What a transformation! And in fact, it had such an impact that, according to the final sentence of the chapter, there were some who out in the country, either for fear of themselves or because they always wanted to be on a winning team or because they had genuinely decided that this Jewish community had an answer to their questions, a number of them declared themselves Jews. And that's there for your follow-up. Well, how should we end?
Someone says, as quickly as possible, how should we end? There's so many lines that flow out of this, but let's just take one as our conclusion. The flavor of Christianity is joy. The flavor of Christianity is joy.
You say, well, that's… No, it is. What was the message of the angel? I bring you good news of great joy, which shall be for all people. For unto you is born this day in the city of David a Savior who is Christ the Lord. Good news of great joy.
Psalm 16, the psalmist says, in your presence there is fullness of joy, and at your right hand there are pleasures forevermore. Joy, in one sense, is the flag flown high from the castle of our hearts, because the King is in residence. When you go to Buckingham Palace, if the flag is there, if the royal standard is there, you know that Her Majesty is in residence. And the Christian population has a flag. It's not the United States flag.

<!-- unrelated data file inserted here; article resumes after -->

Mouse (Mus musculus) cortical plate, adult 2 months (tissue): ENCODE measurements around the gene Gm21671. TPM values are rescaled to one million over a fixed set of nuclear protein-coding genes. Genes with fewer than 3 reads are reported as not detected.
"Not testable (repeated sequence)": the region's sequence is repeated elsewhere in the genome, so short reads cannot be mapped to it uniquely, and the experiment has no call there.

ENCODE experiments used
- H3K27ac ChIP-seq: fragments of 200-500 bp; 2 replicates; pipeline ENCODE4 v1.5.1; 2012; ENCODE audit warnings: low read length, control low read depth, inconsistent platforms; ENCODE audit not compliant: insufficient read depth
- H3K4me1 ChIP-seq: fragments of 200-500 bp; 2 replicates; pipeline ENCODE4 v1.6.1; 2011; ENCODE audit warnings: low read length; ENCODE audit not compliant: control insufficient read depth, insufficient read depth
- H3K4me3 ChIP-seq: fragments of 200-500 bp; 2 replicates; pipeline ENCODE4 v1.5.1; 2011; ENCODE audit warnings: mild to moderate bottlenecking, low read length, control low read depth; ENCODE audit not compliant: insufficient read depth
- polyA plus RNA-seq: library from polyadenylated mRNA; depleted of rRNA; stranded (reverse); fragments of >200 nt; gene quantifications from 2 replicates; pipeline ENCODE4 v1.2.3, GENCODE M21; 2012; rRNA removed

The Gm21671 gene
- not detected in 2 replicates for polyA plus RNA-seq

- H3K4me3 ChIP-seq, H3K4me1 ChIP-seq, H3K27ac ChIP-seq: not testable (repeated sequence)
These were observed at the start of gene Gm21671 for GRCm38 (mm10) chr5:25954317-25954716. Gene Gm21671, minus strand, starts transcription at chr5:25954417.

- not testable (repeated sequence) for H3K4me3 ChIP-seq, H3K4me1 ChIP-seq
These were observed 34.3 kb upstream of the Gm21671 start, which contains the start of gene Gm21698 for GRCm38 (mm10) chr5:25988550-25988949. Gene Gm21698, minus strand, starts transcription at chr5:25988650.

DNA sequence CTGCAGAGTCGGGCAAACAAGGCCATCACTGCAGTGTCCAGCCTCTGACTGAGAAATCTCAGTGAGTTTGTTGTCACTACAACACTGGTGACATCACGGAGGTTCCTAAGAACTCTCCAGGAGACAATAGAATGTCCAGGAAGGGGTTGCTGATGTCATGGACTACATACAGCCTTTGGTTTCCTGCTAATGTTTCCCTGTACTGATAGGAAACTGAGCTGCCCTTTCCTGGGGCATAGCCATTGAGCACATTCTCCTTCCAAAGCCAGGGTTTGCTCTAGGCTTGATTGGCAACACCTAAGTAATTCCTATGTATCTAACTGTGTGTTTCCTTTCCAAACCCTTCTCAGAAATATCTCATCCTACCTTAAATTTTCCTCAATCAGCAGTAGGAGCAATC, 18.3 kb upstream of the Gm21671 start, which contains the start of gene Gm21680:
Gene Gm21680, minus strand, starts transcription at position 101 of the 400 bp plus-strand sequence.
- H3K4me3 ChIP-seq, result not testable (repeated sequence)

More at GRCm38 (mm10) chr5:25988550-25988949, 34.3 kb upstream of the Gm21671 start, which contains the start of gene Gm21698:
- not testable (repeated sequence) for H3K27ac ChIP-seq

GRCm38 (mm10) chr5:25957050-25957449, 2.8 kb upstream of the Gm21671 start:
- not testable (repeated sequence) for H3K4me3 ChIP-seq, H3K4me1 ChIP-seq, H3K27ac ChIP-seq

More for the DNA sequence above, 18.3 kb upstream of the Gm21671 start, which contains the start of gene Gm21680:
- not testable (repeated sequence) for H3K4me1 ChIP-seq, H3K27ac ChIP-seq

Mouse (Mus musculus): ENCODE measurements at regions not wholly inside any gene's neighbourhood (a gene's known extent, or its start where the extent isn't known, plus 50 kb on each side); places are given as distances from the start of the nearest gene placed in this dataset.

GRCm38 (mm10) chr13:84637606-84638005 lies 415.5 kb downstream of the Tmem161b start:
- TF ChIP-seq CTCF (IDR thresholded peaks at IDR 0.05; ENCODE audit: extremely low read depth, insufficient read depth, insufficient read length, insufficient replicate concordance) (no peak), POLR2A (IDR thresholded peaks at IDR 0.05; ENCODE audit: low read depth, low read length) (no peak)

That's the United States flag. The Christian population has a flag, and on it says joy. And when we teach our children about joy, we always teach them Jesus first, others next, and yourself last.
But do you think that our contemporary culture has even an inkling of that? That the thing that marks the Christian is joyful celebration. Joyful celebration! You remember the man who was coming home from church, and he saw a donkey looking over the fence with his big, long gray face. And he says to the donkey, he says, You must have been at church today as well. Robert Louis Stevenson writes in his journal, I have been to church today, and I am not depressed.
It's remarkable, you know, that he finally got through a service without going, Oh, man, that was brutal. Joy! Surely, if there is unmitigated joy ensues in fifth-century Persia, the rejoicing of the Christian population today ought to more than match the rejoicing of the Jews in Persia. Says Martin Lloyd-Jones in his little book Spiritual Depression, In a world where everything has gone so sadly astray, we should be standing out as men and women apart, people characterized by a fundamental joy and certainty, in spite of conditions, in spite of adversity.
That's so very important, isn't it? Because it's not a superficial joy that says everything is great, because everything isn't great. It's not a superficial approach to life that says, But that doesn't really matter.